Room for all on road to providing better Asian infrastructure

Beijing should not see other schemes aimed at bringing economic growth to underdeveloped countries as rivals to its own initiative

PUBLISHED : Tuesday, 20 March, 2018, 6:41am
UPDATED : Tuesday, 20 March, 2018, 6:41am

China’s “Belt and Road Initiative” is not the only scheme aimed at bringing infrastructure and economic growth to underdeveloped countries. Other ventures include the Eurasian Economic Union and the Asia-Africa Growth Corridor.

The suggestion that Australia, India, Japan and the United States could join forces for yet another project is bound to be viewed by some in the Chinese leadership as purely about countering Beijing’s growing influence.

But if such a move eventuates, it should not be seen negatively; what at first glance would appear to be about competition can also be taken as complementary.

None of the four countries are among the almost 70 that have joined China in its bid to connect Asia with Europe and Africa, although Japan has expressed an interest.

Australian Foreign Minister Julie Bishop confirmed recently senior officials from the nations are discussing a joint infrastructure plan. But the favoured terminology is that it is an alternative to the belt and road plan rather than a competitor.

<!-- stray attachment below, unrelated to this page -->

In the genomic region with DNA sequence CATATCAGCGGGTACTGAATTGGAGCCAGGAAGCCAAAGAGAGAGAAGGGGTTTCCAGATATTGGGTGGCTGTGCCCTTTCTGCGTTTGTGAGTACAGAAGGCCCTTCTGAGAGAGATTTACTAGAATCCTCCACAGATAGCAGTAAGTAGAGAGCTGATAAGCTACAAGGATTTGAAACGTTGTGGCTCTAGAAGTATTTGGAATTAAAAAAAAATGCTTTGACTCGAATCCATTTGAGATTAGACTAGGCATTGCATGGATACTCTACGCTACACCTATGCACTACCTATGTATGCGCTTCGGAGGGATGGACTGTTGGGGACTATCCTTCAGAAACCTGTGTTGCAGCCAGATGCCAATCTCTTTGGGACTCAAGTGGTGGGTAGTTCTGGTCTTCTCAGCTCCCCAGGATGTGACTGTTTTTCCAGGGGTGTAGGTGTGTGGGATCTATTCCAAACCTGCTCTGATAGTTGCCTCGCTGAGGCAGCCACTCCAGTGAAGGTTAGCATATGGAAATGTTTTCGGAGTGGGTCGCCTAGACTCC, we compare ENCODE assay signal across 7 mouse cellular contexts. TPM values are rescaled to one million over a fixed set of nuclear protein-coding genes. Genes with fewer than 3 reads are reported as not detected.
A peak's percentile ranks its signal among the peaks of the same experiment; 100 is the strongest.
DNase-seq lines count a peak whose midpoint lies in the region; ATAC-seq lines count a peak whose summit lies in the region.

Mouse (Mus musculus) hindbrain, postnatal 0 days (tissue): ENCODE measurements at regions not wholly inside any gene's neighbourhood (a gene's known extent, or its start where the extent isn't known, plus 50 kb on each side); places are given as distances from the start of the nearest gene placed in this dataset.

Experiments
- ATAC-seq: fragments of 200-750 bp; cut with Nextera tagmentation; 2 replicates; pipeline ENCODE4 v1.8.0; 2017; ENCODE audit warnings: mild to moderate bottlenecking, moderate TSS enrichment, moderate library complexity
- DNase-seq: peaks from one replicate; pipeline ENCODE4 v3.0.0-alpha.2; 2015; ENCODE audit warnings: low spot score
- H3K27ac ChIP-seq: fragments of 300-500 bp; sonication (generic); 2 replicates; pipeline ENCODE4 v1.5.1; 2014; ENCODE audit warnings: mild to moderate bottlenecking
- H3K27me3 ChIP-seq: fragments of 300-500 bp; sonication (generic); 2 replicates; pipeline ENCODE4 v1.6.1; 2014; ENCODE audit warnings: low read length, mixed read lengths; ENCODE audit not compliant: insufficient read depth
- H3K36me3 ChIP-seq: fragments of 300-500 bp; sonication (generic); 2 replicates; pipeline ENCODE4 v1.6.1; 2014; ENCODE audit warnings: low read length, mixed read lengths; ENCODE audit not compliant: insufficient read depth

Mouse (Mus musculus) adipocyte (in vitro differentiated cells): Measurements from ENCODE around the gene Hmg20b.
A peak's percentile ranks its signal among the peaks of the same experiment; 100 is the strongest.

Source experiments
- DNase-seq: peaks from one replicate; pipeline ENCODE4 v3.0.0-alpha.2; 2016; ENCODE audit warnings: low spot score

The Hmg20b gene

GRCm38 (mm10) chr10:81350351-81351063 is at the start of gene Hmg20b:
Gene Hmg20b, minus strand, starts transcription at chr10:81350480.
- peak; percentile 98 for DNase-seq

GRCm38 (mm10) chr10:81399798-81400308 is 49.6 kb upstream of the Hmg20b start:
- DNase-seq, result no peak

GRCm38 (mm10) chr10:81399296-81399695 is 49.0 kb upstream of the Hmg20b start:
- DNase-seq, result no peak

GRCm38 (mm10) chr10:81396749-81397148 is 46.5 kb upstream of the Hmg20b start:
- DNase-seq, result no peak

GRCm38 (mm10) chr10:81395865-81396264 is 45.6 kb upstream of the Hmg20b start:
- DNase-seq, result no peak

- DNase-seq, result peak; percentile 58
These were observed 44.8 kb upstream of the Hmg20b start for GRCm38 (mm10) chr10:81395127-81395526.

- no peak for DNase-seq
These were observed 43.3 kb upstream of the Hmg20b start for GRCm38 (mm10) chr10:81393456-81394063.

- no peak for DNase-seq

That is outwardly cold comfort to Beijing, given that all four have recently reinvigorated the Quad, a security alliance squarely aimed at countering China’s growing military might.

India and Japan joined forces in 2016 to collaborate on developing infrastructure and digital connectivity in Africa through the Asia-Africa Growth Corridor, a direct competitor to the belt and road plan.

Japan also wants to use its official development assistance to promote a broader “free and open Indo-Pacific strategy” that focuses on high-quality infrastructure.

Russia, which in 2014 launched a development proposal for central Asia through its Eurasian Economic Union, has taken a different tack by officially linking the grouping up to the belt and road.

Countries along the routes desperately need infrastructure such as ports, roads and railways, essential if they are to boost trade.

The Asian Development Bank estimates the cost of Asia’s infrastructure to be more than US$26 trillion, an amount that dwarfs the US$900 billion to US$1 trillion in funding that has been mentioned by Chinese officials for the belt and road.

As eager and capable as China’s companies are to take on all the work, they simply do not have the capacity for such an enormous effort.

Recipient nations also do not want to be too dependent on a single country, knowing that competition provides options and cost-effectiveness.

The belt and road strategy is viewed by rivals with varying levels of enthusiasm and caution. But it cannot be avoided; it is so expansive in its vision that it is central to all other schemes.

Its goal is to bring the world together and provide mutual benefits for all. There is plenty of room for all stakeholders.